3. Following our lesson introducing Superflex and the Unthinkables, a mother stopped to speak with me at my morning crosswalk duty. She wanted me to know that her son had really listened to the lesson because when he was having a difficult time getting “stuck” with something the night before, he said, “Rock Brain is getting me stuck. I have got to defeat him. ” He then got a sticky note, wrote Rock Brain, crossed the words out and stuck it to his forehead :o). Good news for all: it worked!
4. One of our 3rd grade teachers, Heather Bearman (who was instrumental in advocating to get Superflex into the classrooms this year) also stopped to speak me with me at my morning crosswalk duty this past week. She is also a parent of a kindergartener who is receiving the teach Social First lessons this year. As she held her son’s hand, Heather told me how her son had been at his ice hockey practice the night before and the players had thrown out T-shirts. One of them landed close to her son. He picked it up and handed it to a friend sitting nearby (who he knew had not gotten a T-shirt), saying, “I got a T-shirt last week. You can have this one.” Heather quickly told her son that what he did was a big “thinking about others” kid thing to do and that she was very proud of him. Her son smiled as she told me the story and I said, “Superflex and I are also very proud of you. What you did was a very big deal. I hope that you will remember how good it felt for both you and your friend, and be able to think about others again, even when it may be hard to do.” As, Mrs. Bearman walked away, she smiled and said, “I am glad to be seeing this from the parent perspective. It makes me happy to see this as a mom.” I smiled and thought, ‘me, too.’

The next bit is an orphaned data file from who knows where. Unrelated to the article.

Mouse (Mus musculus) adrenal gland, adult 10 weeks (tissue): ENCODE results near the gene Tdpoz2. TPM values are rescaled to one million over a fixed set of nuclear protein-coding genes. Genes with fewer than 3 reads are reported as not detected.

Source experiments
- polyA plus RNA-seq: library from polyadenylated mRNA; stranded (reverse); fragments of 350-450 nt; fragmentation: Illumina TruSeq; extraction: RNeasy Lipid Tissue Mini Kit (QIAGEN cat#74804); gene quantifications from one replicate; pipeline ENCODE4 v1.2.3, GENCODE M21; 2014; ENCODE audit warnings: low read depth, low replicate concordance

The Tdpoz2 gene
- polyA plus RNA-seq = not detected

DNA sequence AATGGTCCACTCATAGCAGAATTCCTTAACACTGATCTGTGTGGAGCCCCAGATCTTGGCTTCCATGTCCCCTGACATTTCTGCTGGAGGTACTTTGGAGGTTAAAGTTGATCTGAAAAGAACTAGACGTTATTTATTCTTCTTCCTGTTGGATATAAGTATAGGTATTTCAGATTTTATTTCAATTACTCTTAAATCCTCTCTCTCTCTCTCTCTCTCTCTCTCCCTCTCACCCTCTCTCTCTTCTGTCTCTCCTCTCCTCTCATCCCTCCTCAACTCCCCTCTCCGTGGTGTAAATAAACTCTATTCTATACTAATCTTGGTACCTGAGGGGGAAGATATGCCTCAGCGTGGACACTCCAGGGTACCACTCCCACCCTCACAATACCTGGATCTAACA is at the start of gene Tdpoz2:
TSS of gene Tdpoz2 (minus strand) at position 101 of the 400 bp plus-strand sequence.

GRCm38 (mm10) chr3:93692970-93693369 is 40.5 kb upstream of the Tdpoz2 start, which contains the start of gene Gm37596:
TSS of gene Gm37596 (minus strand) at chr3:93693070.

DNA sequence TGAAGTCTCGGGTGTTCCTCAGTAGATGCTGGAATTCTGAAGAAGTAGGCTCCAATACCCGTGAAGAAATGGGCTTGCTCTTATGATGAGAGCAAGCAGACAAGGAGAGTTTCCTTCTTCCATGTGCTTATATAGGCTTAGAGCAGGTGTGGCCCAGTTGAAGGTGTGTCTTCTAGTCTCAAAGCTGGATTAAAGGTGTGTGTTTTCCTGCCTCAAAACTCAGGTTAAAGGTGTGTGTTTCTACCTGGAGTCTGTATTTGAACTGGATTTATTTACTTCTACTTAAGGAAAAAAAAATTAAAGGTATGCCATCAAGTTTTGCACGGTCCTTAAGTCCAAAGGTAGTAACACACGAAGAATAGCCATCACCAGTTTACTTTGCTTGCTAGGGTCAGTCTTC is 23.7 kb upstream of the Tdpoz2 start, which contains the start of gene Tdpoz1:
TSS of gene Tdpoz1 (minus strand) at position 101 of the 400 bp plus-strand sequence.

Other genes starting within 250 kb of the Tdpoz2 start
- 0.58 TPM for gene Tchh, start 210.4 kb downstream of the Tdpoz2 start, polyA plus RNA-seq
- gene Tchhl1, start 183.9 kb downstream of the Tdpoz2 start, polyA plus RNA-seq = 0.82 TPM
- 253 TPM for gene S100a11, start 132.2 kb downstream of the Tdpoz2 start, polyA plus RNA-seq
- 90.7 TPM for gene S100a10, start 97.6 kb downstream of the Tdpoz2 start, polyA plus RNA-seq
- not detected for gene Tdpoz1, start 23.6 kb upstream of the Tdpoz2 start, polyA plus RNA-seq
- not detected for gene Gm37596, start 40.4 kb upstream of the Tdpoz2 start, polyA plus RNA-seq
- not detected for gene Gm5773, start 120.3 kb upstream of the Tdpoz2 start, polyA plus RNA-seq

5. Our assessment for the 3 pilot first grades involves 6 problem solving probes. We will be comparing the following with the pre- and post-probes: students’ ability to identify the problem, solve the problem and justify their solution to the problem. As I was loading the audios onto my laptop, I contemplated how problem solving would accurately assess all that we are trying to do with Teach Social First. Of course, I knew that we had to choose one facet to assess and we had decided problem solving would be an area we thought we could assess with some accuracy. It suddenly occurred to me that “thinking about others” is a constant problem solving process: social problem solving. What is going on? What are others saying or getting ready to do? What do I know about the people I am with right now? What should I say or do to show that I am thinking about others? How do I want them to feel or think about me? What adjustments do I need to make if someone is feeling badly about me? How can I change what others think about me? How can I make others want me to be a part of their group? If we truly are “thinking about others” kids/people, we are constantly volleying these thoughts and considerations in our minds. We are problem solving every situation to determine what we should say and do to keep things going well for ourselves and everyone else in the group. Now, this takes a great deal of work and time, and one can see why many of us opt out and go with the first thought that pops into our heads. Thus Teach Social First – we have to teach others to want to think about others, how to do it, and learn to incorporate problem solving before the social problem, not after.
6. Morning crosswalk duty is a great way to start someone’s day. A kind word or smile could be just what someone needs to manage the school day ahead. It also is a great way to get Superflex updates :o)!
7. Students and teachers will learn how to keep their bodies and brains in the group next week.
I love doing these lessons and by the end of the week, Kristan and I are a well-oiled machine – teaching, laughing, getting into character, having fun, and creating at least 30 minutes of positive ways to want to think about others!